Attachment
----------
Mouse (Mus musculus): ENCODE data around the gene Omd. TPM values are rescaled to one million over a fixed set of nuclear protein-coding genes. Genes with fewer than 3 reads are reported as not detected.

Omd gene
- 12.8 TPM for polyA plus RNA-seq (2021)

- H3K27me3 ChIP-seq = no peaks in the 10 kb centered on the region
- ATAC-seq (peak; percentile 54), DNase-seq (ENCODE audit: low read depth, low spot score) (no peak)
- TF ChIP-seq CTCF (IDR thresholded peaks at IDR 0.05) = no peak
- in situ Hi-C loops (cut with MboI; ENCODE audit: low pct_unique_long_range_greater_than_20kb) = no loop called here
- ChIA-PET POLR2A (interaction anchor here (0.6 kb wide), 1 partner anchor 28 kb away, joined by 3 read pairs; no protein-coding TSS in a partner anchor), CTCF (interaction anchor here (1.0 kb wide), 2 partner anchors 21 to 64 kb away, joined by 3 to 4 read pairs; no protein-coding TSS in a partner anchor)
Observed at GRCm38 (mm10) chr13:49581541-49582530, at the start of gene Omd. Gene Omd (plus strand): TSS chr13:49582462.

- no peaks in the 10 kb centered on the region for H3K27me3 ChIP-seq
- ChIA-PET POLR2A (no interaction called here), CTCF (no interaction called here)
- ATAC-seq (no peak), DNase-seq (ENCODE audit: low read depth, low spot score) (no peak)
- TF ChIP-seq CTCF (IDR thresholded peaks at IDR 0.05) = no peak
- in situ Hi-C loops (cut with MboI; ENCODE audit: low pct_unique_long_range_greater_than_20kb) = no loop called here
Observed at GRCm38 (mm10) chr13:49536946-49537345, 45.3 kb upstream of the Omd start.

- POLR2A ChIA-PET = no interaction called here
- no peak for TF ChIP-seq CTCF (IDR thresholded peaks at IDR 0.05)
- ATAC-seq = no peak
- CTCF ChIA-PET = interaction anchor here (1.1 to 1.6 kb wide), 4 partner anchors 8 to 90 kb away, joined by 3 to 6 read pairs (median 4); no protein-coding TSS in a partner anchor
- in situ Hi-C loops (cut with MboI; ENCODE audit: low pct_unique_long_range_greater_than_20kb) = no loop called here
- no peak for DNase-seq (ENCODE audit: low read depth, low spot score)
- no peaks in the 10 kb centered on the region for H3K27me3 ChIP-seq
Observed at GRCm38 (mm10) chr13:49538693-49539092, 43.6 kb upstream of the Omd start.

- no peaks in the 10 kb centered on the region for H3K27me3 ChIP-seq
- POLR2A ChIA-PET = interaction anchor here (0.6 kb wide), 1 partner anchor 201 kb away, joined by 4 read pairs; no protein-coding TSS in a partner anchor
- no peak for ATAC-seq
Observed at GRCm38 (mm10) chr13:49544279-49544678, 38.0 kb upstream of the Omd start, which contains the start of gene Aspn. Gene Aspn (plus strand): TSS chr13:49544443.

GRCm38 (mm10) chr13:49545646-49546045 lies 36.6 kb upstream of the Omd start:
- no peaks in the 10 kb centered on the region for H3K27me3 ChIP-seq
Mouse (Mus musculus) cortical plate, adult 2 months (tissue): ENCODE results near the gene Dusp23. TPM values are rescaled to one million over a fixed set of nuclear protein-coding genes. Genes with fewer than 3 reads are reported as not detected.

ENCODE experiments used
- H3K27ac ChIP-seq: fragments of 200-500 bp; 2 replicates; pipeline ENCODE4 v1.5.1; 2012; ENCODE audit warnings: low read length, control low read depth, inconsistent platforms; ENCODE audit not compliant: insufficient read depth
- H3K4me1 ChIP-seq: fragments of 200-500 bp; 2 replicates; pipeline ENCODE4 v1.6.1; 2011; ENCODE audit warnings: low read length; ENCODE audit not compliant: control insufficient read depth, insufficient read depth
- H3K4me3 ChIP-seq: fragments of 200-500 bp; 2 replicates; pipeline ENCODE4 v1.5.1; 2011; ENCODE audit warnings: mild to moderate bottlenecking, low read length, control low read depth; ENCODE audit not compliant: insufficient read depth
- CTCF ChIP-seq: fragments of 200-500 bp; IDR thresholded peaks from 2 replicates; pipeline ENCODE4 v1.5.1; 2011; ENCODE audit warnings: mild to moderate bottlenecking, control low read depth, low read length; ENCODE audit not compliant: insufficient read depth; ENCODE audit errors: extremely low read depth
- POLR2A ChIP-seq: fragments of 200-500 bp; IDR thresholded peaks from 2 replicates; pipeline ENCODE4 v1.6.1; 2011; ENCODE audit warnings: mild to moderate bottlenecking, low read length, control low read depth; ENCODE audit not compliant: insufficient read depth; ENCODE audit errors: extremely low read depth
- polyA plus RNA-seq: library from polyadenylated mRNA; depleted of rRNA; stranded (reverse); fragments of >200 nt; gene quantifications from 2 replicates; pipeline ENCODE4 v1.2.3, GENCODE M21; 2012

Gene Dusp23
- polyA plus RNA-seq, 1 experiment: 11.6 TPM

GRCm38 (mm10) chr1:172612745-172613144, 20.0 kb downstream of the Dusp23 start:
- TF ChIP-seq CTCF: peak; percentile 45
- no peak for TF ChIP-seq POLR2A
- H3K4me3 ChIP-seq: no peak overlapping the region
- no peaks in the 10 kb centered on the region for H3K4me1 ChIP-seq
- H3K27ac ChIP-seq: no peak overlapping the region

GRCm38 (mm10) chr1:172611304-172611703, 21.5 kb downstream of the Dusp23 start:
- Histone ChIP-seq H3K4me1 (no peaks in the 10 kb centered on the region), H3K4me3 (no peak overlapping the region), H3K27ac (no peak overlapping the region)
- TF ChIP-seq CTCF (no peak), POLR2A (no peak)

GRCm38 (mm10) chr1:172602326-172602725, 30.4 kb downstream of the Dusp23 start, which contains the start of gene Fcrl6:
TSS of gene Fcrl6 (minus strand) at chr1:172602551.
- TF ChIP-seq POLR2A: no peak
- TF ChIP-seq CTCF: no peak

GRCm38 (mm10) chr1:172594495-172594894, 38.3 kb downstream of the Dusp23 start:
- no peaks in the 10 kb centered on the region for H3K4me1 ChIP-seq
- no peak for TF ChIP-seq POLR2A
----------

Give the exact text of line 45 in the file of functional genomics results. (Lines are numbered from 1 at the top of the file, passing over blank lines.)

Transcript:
- H3K27ac ChIP-seq: no peak overlapping the region